Film Review – Patti Cake$
Writer/director Geremy Jasper’s Patti Cake$ (2017) has all the trappings of an underdog story. The hip-hop music will call to mind 8 Mile (2002) or Hustle & Flow (2005). As our protagonist delves into her fantasies of glamour and fame, we’re reminded of similar dream sequences from Precious (2009). Heck, the fact that the narrative hinders on the “go for your dreams whether you win or lose” theme is reminiscent of Rocky (1976). But although we recognize many of the elements that are at play here, the earnest tone along with some strong performances invite us to take this trip one more time.
As the main character of Patti, Danielle Macdonald has the charisma to carry the weight of the story on her shoulders. She has a natural feel to her performance – she can be funny or shy or rough around the edges. I’m not too familiar with the New Jersey accent outside of what I’ve seen on TV or the movies, but Macdonald seems to pull it off well (I was surprised to learn that she’s an Australian actress). She even has a nice flow and cadence when she raps. We learn that Patti is obsessed with hip-hop music. She dreams of becoming a famous musician, and spends nearly all of her time writing down lyrics in her notebook.
But life has thrown Patti a number of difficult obstacles to overcome. Not only is rap still a male-dominated genre, but the fact that Patti is white and overweight makes it difficult for her to gain respect for her rhyming skills. She can’t escape the unfortunate nickname of “Dumbo” thrown upon her by the neighborhood. The need for money forces Patti to work menial jobs at a run down bar and for a catering company. Her grandmother Nana (Cathy Moriarty) has medical bills that are piling up, and her mother Barb (Bridget Everett) shows no support for Patti’s ambitions.
Patti Cake$ works best at depicting what life is like as a marginalized member of society. There are very few who encourage Patti to pursue her passions. In most other cases, Patti would continue on the same path that her mother traveled. Barb was once young and vivacious, and was part of a band that very nearly broke into the big time. Now, Barb spends her days drowning in alcohol and random men, trying to be the carefree girl she once was. Patti sees this and wants more. With the help of her closest friend Jhen (Siddharth Dhananjay), Patti goes step by step to make enough money to create a mix tape that showcases how good she is on the mic.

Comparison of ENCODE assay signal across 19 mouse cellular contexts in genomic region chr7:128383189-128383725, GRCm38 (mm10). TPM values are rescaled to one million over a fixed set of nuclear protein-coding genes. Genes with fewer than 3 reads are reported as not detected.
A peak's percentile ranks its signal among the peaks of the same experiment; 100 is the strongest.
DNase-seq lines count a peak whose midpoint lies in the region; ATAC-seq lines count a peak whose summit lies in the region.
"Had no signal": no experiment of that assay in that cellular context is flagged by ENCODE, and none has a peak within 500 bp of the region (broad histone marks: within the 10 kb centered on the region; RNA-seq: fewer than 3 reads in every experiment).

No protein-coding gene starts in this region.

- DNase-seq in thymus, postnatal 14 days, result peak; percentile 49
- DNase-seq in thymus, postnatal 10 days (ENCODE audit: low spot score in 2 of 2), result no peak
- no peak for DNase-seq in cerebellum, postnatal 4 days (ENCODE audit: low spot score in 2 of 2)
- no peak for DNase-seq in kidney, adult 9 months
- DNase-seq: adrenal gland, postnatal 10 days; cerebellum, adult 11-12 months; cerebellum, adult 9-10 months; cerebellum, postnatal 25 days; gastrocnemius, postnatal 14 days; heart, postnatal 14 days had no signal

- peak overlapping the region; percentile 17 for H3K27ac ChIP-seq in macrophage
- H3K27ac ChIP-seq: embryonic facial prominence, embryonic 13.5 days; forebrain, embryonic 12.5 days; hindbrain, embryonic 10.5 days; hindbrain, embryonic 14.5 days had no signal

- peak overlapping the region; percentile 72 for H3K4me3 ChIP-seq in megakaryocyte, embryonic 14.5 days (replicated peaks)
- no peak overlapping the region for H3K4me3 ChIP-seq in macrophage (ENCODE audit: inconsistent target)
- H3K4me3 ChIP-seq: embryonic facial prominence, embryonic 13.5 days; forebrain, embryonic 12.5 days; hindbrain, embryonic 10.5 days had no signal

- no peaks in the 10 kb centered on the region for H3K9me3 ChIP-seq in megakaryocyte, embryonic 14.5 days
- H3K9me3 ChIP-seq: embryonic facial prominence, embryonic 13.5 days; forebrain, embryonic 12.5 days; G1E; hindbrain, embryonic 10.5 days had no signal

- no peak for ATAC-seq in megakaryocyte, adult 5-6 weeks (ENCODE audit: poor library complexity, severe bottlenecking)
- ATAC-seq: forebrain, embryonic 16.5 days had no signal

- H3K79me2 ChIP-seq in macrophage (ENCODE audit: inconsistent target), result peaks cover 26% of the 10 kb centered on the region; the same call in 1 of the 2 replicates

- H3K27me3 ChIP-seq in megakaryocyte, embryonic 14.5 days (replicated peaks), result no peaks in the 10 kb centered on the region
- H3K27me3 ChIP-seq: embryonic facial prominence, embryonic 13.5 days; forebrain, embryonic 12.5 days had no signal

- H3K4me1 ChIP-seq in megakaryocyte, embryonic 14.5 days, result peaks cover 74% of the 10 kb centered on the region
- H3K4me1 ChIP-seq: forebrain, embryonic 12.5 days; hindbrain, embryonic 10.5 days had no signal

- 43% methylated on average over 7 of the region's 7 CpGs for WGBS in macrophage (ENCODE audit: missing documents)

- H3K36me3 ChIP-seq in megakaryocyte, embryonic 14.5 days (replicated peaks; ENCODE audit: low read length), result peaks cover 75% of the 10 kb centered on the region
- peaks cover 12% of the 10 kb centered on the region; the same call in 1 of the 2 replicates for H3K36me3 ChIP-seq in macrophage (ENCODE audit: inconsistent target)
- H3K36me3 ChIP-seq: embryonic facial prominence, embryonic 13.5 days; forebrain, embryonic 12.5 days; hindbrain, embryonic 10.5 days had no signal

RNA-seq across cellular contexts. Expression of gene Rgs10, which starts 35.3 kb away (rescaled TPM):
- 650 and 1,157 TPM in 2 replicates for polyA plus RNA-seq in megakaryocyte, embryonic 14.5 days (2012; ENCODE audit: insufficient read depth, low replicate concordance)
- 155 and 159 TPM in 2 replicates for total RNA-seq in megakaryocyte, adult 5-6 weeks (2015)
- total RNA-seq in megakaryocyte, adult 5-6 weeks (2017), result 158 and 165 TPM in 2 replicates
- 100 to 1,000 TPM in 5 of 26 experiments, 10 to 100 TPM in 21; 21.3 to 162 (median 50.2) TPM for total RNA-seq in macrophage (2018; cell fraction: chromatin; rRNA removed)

Jasper’s direction keeps the tone light and often times funny, even though visually there’s a ruggedness that lends toward a documentary approach. He depicts New Jersey with grit, as though everything is put together by masking tape and cardboard. We visit dingy bars, graffiti-laced back alleys, and strip clubs where no one appears to be having a good time. Federico Cesca’s cinematography captures all of this with the usual hand-held, shaky frame that’s become a staple of low budget films. And yet, despite how grimy everything looks, the tone is almost too light. There are plenty of moments of levity, and even straight up comedy. One of the funnier sequences involves Patti employing her grandmother to participate in one of her demo tracks. It’s an interesting contrast between the two sides that almost becomes a detriment. There’s such a sweet nature that it almost undercuts the seriousness of the more somber aspects. Barb’s alcoholism is a legitimate problem when it needs to be, but when things turn good it get pushed aside as though it were irrelevant.
Outside of Macdonald, the second best performance comes from Mamoudou Athie as the punk rock rebel Basterd. Like Patti, Basterd is also an outsider. Where Patti is a white girl who loves rap music, Basterd is an African-American who calls himself an anarchist and plays experimental rock. He lives alone in a run down shack in the middle of the woods, and dismisses anything that he considers part of “The Establishment.” Even though Basterd says less than one hundred words in the entire film, Patti sees a kindred spirit, and invites Basterd to help produce music. His mysteriousness automatically makes him the most interesting supporting character. Basterd’s idea of “true freedom” is hopping on trains and traveling the country, completely off the grid. I wouldn’t mind seeing a film of Basterd doing that one day.
The narrative suffers the most when Jasper goes for the bigger, splashier dramatic scenes. One instance involves Patti’s run in with her hip-hop idol. The circumstances that made that encounter happen is highly implausible and the interaction they have borders on being cruel. It’s used as a means to push Patti through her character arc, but it doesn’t come off as an authentic moment – instead it feels forced and artificial. The same could also be said of the climax where, as is the case in all films this one borrows from, our protagonist gets the opportunity to achieve her goal. Not to give away details, but this dramatic high point was the least believable. The song choice was the weakest musical piece out of all the ones we hear, and the “twist” that comes literally takes the focus away from Patti. Her moment of glory is ambushed in order to redeem another character.
Patti Cake$ treads familiar grounds almost too closely, but there’s enough here to warrant a recommendation. The performances alone make it worth seeking out, I just wish there was more innovation in the material to make it rise above an already crowded room.
Also, be sure to check out our interview with writer/director Geremy Jasper.